Enzymatic degradation of carbohydrates is of major significance in the industrial processing of cereals and fruits. In the production of beer, barley is germinated under well-defined conditions (malting) to induce maximum enzyme synthesis with minimum respiration of reserve carbohydrates. The grains are dried and then extracted with water under controlled conditions. The amylolytic enzymes synthesized during malting, as well as those present in the original barley, convert the starch reserves to fermentable sugars. Other enzymes act on the cell wall polysaccharides, mixed-linkage β-glucan and arabinoxylan, reducing the viscosity and thus aiding filtration, and reducing the possibility of subsequent precipitation of polymeric material (Bamforth, 1982). In baking, β-amylase and α-amylase give controlled degradation of starch to fermentable sugars so as to sustain yeast growth and gas production. Excess quantities of α-amylase in the flour result in excessive degradation of starch during baking which in turn gives a sticky crumb texture and subsequent problems with bread slicing. Juice yield from fruit pulp is significantly improved if cell-wall-degrading enzymes are used to destroy the three-dimensional structure and water-binding capacity of the pectic polysaccharide components of the cell walls. Problems of routine and reliable assay of carbohydrate-degrading enzymes in the presence of high levels of sugar compounds are experienced with such industrial processes.Hide Abstract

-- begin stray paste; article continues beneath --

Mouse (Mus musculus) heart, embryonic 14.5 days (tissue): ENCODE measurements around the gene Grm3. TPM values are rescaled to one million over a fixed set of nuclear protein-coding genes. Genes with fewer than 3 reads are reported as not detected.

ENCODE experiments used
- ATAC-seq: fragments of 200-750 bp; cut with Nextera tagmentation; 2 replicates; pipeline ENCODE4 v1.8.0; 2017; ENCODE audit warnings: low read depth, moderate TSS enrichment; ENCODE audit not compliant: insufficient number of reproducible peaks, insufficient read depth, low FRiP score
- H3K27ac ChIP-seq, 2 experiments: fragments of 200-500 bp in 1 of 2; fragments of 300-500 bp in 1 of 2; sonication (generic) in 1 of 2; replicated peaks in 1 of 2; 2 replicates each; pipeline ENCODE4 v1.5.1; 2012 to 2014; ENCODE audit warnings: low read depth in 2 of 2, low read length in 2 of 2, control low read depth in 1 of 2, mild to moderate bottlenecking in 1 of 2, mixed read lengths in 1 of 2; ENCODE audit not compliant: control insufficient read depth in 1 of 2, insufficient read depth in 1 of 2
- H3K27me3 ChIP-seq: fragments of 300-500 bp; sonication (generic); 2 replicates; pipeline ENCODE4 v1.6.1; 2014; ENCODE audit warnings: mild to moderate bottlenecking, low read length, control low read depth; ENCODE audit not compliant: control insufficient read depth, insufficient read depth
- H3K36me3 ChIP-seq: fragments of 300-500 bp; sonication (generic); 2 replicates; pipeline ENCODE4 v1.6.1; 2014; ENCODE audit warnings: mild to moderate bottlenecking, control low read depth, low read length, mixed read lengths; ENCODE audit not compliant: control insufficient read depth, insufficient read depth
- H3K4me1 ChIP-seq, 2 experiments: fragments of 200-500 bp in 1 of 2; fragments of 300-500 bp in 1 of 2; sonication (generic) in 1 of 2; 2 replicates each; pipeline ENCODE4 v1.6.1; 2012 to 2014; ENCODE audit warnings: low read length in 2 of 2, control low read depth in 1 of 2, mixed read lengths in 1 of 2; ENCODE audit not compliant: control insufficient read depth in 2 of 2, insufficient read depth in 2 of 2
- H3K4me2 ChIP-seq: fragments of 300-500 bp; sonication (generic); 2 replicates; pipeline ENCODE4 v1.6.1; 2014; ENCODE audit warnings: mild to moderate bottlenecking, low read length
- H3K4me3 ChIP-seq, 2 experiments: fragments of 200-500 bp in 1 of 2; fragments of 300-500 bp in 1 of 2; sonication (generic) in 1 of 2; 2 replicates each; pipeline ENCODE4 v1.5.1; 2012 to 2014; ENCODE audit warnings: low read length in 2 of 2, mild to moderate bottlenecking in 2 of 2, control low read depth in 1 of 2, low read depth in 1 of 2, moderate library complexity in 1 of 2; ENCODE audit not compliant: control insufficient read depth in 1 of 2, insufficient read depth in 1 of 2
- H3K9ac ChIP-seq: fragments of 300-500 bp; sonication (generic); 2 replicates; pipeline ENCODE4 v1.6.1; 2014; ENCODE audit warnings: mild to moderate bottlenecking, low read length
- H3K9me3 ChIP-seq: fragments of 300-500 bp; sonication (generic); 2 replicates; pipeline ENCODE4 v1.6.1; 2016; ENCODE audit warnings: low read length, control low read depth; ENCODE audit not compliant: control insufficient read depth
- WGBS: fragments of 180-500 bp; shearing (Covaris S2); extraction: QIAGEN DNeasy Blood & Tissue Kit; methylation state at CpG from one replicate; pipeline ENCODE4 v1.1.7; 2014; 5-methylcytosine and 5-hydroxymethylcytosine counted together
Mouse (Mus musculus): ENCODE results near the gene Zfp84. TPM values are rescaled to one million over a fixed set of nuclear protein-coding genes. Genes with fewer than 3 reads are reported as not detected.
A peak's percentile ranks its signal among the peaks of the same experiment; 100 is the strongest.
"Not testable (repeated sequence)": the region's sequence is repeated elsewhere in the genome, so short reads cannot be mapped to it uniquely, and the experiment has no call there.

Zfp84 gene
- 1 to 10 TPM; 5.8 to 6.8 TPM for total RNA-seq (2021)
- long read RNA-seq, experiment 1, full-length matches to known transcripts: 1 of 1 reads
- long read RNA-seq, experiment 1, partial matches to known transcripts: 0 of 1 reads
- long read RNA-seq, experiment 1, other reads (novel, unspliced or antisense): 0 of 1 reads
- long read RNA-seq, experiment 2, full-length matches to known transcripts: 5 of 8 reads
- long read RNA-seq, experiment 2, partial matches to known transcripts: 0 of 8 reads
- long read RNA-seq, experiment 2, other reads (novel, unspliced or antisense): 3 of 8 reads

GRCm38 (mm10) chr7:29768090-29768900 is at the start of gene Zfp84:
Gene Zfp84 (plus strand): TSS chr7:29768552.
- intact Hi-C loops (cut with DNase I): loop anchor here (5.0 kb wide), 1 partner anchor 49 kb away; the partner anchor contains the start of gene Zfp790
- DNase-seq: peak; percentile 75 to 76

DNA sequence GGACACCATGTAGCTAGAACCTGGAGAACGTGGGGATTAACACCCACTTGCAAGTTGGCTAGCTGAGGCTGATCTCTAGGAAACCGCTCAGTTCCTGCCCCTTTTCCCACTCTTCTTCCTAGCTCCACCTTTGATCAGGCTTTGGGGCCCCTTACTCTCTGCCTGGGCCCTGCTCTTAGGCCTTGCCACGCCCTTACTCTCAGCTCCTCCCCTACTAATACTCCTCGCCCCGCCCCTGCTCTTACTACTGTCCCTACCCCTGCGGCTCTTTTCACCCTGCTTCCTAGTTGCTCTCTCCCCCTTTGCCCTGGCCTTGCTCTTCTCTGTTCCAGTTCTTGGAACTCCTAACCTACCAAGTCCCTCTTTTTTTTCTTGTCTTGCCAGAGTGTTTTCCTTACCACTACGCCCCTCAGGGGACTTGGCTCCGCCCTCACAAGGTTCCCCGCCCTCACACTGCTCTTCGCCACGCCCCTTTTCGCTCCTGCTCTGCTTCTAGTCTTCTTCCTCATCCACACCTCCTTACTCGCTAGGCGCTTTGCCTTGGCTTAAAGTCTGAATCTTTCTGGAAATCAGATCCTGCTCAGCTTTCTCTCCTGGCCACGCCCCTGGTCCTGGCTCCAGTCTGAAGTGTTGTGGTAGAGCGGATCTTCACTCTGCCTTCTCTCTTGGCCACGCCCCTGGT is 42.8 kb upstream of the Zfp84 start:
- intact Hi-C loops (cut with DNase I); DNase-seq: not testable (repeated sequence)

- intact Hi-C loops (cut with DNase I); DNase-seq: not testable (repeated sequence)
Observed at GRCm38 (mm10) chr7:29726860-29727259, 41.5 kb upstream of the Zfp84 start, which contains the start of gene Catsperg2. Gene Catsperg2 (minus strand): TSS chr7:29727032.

Measurement of polysaccharide degrading enzymes using chromogenic and colorimetric substrates.
McCleary, B. V. (1991). Chemistry in Australia, September, 398-401.
Enzymic degradation of carbohydrates is of major significance in the industrial processing of cereals and fruits. In the production of beer, barley is germinated under well defined conditions (malting) to induce maximum enzyme synthesis with minimum respiration of reserve carbohydrates. The grains are dried and then extracted with water under controlled conditions. The amylolytic enzymes synthesized during malting, as well as those present in the original barley, convert the starch reserves to fermentable sugars. Other enzymes act on the cell wall polysaccharides, mixed-linkage β-glucan and arabinoxylan, reducing the viscosity and thus aiding filtration, and reducing the possibility of subsequent precipitation of polymeric material. In baking, β-amylase and α-amylase give controlled degradation of starch to fermentable sugars so as to sustain yeast growth and gas production. Excess quantities of α-amylase in the flour result in excessive degradation of starch during baking which in turn gives a sticky crumb texture and subsequent problems with bread slicing. Juice yield from fruit pulp is significantly improved if cell-wall degrading enzymes are used to destroy the three-dimensional structure and water binding capacity of the pectic polysaccharide components of the cell walls. Problems of routine and reliable assay of carbohydrate degrading enzymes in the presence of high levels of sugar compounds are experienced with such industrial process.Hide Abstract
Isolation and modification of nano-scale cellulose from organosolv-treated birch through the synergistic activity of LPMO and endoglucanases.